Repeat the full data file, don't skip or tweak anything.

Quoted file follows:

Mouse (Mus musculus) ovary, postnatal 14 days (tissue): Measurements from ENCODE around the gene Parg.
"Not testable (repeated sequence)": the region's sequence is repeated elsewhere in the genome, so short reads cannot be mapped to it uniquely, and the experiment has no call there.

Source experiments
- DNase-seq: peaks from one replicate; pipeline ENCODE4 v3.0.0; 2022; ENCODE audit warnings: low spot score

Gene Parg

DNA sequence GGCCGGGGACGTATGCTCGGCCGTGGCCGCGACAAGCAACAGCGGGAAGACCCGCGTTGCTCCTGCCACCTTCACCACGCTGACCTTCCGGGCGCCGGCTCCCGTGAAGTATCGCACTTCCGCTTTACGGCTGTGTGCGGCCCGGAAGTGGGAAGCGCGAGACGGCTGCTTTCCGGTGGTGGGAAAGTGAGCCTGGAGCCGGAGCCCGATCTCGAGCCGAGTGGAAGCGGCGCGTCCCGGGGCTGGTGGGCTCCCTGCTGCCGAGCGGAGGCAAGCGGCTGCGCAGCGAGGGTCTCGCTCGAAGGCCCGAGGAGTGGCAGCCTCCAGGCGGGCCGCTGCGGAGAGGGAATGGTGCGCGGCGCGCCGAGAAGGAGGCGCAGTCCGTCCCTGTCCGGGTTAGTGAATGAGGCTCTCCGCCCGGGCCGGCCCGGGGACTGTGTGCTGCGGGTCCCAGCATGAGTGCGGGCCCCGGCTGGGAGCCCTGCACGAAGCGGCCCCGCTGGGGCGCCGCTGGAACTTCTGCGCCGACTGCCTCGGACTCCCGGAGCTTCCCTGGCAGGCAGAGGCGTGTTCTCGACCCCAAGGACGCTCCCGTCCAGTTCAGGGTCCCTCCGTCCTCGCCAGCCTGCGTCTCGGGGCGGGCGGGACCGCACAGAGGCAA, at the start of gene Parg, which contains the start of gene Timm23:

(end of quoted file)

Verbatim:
Mouse (Mus musculus) ovary, postnatal 14 days (tissue): Measurements from ENCODE around the gene Parg.
"Not testable (repeated sequence)": the region's sequence is repeated elsewhere in the genome, so short reads cannot be mapped to it uniquely, and the experiment has no call there.

Source experiments
- DNase-seq: peaks from one replicate; pipeline ENCODE4 v3.0.0; 2022; ENCODE audit warnings: low spot score

Gene Parg

DNA sequence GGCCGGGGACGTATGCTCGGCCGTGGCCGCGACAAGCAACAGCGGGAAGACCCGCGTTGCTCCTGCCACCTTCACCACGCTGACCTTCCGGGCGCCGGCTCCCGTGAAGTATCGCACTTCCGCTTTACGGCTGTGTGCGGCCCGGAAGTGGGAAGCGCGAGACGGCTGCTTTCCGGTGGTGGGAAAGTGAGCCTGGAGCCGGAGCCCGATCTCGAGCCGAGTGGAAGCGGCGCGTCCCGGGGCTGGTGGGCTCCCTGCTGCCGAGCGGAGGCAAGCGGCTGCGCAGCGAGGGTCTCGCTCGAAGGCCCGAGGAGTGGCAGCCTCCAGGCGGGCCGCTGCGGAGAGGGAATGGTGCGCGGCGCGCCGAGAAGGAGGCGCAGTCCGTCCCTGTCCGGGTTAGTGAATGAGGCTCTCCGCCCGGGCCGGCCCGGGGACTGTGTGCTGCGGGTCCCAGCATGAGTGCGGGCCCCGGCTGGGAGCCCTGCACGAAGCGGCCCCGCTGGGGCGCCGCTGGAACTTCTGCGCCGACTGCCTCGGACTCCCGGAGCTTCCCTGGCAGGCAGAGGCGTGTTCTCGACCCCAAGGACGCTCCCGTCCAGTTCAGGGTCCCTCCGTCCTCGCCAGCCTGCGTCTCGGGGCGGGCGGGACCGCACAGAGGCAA, at the start of gene Parg, which contains the start of gene Timm23: